Preheat oven to 230 deg C Fan for 30-45 minutes and bake for 30 minutes with steam. You can create steam by spraying some water on the sides of the oven or have a tray on the shelf below with some water in.

The best way is to bake in a Casserole pot with the lid on for 20 minutes and then take the lid off for 10 minutes. Or you can bake on a pizza stone covered with a large turkey tray.

If you don't have a stone or suitable casserole pot then you will most likely have to increase the baking time by 5-10 minutes, you can stop the top of the loaf from going too dark by covering with tin foil after 20-25 minuites. You can also make a cloche by covering the underside of a large bowl with a couple of layers of tin foil.

If you bake with a pot or stone then preheat those when you preheat the oven.

If you have a digital thermometer probe then the internal temp should be at least 93 deg C.

Take out and leave to cool for at least an hour (if you can resist cutting into it!!). You can slice sooner but the loaf will still be a little moist inside.



This is a link to a calculator I wrote so you can easily scale or convert the formula : Bread Calculator


Added by: breadcalc.com

Tags: Bread White Sourdough

Add comment

Have just got round to my 16 k sack of #4 (a gift from USA of 48 k red wheat has delayed things) and am now going try this. What is the fridge temp?

Mr Stephen GOVIER 28 September 2015


Hi, sorry I didn't see this query so a bit late replying! My fridge is about 4-5 Deg C

bobonacus 08 January 2016

sourdough starter

Can you please give me the ingredients and amounts to make the sourdough starter. I am having trouble with making the starter i used to use, igual amount of flour and water, after two days my starter goes bad, with a very nasty smell, I have made sourdough bread before and I really like it but as I said Having problems with the starter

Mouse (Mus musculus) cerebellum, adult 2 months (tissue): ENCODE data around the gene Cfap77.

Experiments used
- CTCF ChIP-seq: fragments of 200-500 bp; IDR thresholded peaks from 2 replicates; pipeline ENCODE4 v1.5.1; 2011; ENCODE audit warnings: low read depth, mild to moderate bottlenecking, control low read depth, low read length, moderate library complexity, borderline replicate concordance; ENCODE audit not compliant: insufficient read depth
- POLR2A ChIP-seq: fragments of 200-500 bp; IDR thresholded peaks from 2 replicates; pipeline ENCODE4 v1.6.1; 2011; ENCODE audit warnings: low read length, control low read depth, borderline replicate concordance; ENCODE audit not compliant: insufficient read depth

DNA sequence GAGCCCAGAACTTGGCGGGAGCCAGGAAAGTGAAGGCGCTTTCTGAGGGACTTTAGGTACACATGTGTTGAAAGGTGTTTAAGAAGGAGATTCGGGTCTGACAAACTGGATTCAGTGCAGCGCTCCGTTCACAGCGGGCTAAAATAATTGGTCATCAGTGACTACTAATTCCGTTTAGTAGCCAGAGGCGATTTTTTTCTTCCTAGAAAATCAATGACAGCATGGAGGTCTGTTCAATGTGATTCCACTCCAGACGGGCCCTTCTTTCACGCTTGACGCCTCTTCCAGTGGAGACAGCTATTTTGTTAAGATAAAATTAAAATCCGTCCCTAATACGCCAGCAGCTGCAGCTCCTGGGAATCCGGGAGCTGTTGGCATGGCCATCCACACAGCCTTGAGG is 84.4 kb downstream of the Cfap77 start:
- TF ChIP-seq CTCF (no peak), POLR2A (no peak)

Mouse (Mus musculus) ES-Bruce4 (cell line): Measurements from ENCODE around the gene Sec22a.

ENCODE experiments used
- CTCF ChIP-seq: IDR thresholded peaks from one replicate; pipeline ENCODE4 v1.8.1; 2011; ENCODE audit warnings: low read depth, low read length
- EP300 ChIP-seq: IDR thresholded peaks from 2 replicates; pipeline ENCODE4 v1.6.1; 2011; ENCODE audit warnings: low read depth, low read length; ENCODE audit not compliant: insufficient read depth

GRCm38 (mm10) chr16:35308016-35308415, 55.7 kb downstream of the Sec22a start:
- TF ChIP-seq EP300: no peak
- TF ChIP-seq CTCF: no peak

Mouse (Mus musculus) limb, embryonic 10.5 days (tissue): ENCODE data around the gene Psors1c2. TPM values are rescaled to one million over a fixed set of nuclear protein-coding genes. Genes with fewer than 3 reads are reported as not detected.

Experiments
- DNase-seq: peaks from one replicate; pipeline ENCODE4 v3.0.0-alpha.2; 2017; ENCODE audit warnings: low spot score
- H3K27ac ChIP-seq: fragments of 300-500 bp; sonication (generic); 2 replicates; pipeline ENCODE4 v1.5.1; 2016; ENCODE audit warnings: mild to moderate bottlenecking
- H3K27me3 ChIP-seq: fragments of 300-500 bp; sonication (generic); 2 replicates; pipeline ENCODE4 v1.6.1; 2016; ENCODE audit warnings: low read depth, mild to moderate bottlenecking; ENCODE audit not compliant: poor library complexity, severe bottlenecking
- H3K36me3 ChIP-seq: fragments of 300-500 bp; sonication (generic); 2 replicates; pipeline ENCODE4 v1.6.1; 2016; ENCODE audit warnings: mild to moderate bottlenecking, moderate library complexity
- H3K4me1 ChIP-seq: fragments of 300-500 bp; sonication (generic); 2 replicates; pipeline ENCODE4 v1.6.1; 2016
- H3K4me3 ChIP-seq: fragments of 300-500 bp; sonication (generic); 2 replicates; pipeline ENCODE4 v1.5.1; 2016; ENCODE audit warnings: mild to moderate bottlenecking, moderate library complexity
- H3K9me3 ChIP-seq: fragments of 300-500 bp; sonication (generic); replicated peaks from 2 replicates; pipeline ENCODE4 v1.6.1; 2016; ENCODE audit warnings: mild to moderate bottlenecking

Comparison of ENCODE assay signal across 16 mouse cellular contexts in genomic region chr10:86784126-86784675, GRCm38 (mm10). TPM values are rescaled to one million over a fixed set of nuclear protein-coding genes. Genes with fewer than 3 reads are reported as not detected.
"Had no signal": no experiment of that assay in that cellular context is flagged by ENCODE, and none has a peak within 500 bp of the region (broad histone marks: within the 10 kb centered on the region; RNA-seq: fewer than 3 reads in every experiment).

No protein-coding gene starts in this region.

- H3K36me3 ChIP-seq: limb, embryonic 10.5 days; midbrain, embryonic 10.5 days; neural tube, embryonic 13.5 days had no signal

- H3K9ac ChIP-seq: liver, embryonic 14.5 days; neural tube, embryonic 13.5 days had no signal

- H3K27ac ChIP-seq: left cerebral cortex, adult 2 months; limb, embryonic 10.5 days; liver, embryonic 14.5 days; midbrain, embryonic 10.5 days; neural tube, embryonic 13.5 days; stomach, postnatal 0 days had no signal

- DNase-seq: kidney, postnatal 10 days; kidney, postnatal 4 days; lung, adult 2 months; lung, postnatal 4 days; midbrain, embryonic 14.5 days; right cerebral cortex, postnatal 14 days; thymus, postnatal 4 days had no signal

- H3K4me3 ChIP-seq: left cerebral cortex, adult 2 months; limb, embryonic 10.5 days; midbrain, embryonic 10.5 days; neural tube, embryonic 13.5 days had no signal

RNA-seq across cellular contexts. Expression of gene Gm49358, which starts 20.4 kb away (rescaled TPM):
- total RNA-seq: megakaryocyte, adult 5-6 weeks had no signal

auracollins 13 August 2015

RE: sourdough starter

I added this to a facebook group a while ago, it's a pdf for a rye starter with no discarding https://www.facebook.com/download/1037605412916496/Rye%20Starter%20at%20100%20pct.pdf I've made a few white starters and I have found this rye starter much easier to keep going with irregular feeding

bobonacus 14 August 2015


The milk will add lactose, a polysaccharide (complex sugar) which is not eaten by yeast, and will flavour the bread since yeast can't digest lactose and there is generally nothing in bread dough to break the lactose down into its components, glucose and galactose. Milk contains a protein-disulfide reductase Glutathione (GSH) which will encourage a slack bread with a minimum oven spring and so a lower loaf volume. It is possible to destroy the Glutathione by heating the milk to 88 Celsius. Whole milk is about 87.8% water, 3.2% proteins (inc. Glutathione), 3.9% fat, 4.8% carbohydrates (mostly lactose) and 0.3% minerals. The 18 proteins and protein complexes found in milk, as mentioned, can inhibit the yeast. Fat binds with flour, softening it by inhibiting or modifying the gluten structure and holding moisture, so breads with fat in them dry out slower. Both fat and sugar are ingredients that tend to hold in moisture, thus making for softer bread. The minerals include sodium, magnesium, calcium and potassium. 250 grams of milk will have about 107 mg of sodium in it, or the equivalent of about 1/20 of a teaspoon of salt.

Mr Stephen GOVIER 02 August 2015

RE: Milk

That's interesting, I will try heating the milk and cooling next time, I get pretty good oven spring already so maybe doing this will give even more!

bobonacus 14 August 2015


Why add the milk?

Mr Stephen GOVIER 31 July 2015

RE: Milk

The milk add some softness to the crumb, it makes it a little less chewy. If you want a more chewy bread then you can swap the milk for more water

bobonacus 31 July 2015